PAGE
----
Figure 2
Figure 2
Th9-dependent accumulation of mast cells in an acute model of allergic inflammation. A, Wild-type mice were sensitized and challenged using the OVA/alum protocol. Mice received control immunoglobulin (control Ab) or anti-IL-9, 30 min before the first, third and fifth intranasal challenge. Mice were sacrificed 48 h after the last challenge and tracheal tissues were evaluated for the presence of mast cells. B and C, Wild-type and Sfpi1lck−/− mice were sensitized and challenged with the OVA/Alum protocol and mast cells were counted in toluidine blue stained tracheal tissue sections and quantitative PCR was performed for mast cell protease gene expression in lung tissues. Data shown represent the mean ± SEM of 5 to 6 mice per group from 2 independent experiments with similar results. *p < 0.05.
Figure 3
Figure 3
Th9-dependent accumulation of mast cells in an HDM-induced chronic model of allergic inflammation. A–F, Wild-type mice were immunized intranasally with HDM for 5 weeks and A, Cellular infiltration in the lungs of wild-type and Sfpi1lck−/− mice was evaluated by hematoxylin and eosin (H&E) staining. Magnification is indicated. B, Inflammatory cells in the BAL fluid (T cells, B cells, Eosinophils (Eos), Neutrophils (Neu), Dendritic cells (DC) and Macrophages (Mac) were evaluated by flow cytometry. C, BAL CD4+ T cells were stimulated with PMA and ionomycin for 5 hours to assess cytokine production by intracellular staining. D, Cells from mediastinal lymph nodes were stimulated with HDM for 5 days. Cell-free supernatant was used to assess cytokine production using ELISA. E, Expression of mast cell proteases was determined by quantitative PCR analysis of lung RNA. F, Mast cell numbers were evaluated in tracheal sections. Data shown represent mean ± SEM of 5 to 7 mice per group from 2 independent experiments with similar results. *P < 0.05. G, Immunohistochemical staining of T cells (CD3) and mast cells (c-kit, CD117) with Vulcan Red and DAB in paraffin embedded tracheal tissue sections. Green arrowhead indicates T cells and black arrow shows mast cells. Boxes on low magnification micrographs indicate the region for the higher magnification panel.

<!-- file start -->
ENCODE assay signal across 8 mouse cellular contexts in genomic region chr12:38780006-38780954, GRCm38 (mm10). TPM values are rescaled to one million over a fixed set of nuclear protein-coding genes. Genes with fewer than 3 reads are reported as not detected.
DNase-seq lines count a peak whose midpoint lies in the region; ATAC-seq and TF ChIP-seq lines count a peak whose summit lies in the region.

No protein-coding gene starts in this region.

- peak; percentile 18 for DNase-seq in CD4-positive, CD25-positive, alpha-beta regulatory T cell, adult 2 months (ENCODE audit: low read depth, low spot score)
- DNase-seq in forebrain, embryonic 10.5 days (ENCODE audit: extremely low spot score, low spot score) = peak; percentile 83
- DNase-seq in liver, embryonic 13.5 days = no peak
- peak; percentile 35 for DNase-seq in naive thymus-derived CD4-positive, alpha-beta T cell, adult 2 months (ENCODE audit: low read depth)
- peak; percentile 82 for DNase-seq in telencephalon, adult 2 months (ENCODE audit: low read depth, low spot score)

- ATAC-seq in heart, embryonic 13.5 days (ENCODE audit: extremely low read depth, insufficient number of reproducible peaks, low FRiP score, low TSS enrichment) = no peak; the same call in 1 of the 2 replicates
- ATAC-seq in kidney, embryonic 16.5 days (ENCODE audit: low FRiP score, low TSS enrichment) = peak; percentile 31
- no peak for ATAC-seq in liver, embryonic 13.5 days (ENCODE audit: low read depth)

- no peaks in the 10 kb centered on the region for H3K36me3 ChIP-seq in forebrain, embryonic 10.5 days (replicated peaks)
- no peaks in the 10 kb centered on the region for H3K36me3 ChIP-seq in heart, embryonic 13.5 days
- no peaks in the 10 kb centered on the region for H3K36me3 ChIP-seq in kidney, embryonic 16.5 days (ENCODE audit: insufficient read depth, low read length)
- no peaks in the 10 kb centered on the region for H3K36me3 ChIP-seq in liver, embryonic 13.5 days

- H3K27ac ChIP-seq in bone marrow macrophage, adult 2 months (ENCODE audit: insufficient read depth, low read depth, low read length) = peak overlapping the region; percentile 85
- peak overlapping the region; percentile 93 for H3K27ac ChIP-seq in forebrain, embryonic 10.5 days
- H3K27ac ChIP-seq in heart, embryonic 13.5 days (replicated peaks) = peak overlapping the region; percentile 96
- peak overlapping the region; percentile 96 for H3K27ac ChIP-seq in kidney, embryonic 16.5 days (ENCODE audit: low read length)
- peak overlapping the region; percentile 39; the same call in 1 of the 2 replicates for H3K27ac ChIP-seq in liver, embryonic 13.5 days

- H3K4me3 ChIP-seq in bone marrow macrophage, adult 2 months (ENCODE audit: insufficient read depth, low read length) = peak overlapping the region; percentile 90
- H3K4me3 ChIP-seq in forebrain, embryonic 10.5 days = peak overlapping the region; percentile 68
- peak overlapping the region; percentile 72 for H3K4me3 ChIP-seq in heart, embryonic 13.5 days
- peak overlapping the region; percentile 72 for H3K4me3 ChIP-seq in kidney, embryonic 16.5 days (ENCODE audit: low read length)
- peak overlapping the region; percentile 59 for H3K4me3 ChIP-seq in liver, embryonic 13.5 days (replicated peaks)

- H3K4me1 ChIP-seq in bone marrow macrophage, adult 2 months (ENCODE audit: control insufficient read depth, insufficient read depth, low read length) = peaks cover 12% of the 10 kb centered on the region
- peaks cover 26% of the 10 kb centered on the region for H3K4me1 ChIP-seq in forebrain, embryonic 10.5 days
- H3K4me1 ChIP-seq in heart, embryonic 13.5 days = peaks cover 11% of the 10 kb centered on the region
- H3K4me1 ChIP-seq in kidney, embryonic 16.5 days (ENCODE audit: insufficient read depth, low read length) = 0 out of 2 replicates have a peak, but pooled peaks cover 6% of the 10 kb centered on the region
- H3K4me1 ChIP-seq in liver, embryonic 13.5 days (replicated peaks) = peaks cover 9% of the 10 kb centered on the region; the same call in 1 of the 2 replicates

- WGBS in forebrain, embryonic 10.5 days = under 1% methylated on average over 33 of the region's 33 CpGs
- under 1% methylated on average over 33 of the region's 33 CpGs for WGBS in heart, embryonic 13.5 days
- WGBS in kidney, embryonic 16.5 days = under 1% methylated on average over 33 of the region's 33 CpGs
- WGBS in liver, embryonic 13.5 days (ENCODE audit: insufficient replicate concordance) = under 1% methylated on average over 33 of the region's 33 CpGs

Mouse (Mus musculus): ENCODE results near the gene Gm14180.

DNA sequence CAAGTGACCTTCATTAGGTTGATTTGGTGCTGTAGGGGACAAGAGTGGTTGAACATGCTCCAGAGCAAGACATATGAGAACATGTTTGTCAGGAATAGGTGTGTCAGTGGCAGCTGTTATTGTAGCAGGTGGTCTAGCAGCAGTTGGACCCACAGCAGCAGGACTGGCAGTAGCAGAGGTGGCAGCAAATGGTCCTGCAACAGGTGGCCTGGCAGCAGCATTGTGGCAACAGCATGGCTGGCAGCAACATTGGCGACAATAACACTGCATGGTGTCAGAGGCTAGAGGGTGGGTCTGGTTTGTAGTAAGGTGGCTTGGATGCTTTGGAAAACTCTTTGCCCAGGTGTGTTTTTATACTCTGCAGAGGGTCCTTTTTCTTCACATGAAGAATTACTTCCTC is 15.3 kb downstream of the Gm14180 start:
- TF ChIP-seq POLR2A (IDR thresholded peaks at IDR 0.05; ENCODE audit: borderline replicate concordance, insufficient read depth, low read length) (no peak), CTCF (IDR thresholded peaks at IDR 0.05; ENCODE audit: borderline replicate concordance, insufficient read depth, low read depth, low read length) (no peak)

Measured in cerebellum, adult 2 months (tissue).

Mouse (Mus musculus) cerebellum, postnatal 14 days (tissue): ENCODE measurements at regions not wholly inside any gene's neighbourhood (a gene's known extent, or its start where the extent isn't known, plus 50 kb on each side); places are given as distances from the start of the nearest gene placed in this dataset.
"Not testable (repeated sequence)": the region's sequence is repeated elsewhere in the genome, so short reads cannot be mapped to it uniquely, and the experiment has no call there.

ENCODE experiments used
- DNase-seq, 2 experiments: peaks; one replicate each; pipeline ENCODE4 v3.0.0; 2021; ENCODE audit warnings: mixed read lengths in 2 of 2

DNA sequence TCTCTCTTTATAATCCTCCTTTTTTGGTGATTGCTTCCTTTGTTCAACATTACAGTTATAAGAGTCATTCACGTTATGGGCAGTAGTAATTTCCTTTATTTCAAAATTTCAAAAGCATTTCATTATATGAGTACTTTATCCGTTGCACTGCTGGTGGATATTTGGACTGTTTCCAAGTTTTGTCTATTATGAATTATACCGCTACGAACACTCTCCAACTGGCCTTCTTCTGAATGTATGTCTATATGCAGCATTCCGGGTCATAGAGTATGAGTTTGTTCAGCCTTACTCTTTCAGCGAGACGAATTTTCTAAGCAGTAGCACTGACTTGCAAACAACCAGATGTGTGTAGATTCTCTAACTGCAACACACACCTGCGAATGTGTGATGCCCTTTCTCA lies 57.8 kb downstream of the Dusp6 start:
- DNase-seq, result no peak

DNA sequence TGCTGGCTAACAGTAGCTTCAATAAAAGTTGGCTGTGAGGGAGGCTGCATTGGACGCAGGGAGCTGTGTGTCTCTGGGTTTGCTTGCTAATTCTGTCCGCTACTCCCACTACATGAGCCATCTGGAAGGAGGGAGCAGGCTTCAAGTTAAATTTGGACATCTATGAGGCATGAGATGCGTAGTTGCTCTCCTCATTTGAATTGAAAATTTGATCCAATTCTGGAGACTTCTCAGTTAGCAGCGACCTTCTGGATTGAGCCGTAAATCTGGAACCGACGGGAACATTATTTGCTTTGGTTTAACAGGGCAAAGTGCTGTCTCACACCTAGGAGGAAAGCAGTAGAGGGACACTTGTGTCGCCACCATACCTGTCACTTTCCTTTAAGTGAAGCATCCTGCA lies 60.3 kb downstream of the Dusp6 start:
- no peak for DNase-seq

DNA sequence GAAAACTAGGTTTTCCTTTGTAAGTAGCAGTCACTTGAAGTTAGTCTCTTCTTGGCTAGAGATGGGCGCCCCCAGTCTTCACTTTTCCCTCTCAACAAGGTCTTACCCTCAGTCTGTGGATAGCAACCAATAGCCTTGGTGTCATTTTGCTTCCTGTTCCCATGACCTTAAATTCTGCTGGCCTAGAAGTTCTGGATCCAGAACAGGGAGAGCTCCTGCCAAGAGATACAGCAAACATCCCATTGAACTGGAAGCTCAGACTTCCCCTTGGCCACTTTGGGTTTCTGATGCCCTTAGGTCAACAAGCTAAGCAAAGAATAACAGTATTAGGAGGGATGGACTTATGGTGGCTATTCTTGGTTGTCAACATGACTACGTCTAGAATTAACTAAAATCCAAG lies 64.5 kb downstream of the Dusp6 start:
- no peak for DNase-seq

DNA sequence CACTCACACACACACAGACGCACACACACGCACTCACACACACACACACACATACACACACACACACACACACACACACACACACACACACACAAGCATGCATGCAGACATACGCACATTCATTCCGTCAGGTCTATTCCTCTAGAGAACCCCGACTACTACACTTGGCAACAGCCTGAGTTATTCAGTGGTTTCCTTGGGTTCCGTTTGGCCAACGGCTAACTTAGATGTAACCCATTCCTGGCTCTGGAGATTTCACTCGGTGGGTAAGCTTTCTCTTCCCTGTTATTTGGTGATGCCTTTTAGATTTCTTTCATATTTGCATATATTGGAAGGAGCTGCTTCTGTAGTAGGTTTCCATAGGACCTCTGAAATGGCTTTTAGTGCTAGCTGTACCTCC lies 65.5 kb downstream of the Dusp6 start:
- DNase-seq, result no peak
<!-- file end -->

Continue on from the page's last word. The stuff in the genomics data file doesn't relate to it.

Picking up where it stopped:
Figure 4
Figure 4
T cell-dependent mast cell accumulation in HDM-induced chronic allergic airway inflammation. A, Numbers of inflammatory cells in the BAL fluid of wild-type, Sfpi1lck−/−, Rag1−/−, and unchallenged wild-type mice (UC) were determined. B and C, Mast cell infiltration in tracheal toluidine blue stained sections. Original magnification is indicated. Mast cell numbers were determined by counting in at least 5 hpfs. Boxes on low magnification micrographs indicate the region for the higher magnification panel. D, Serum mMCP-1 levels were determined by ELISA. Data are mean ± SEM of 5–7 mice per group and representative of 2 independent experiments with similar results. *P <0.05.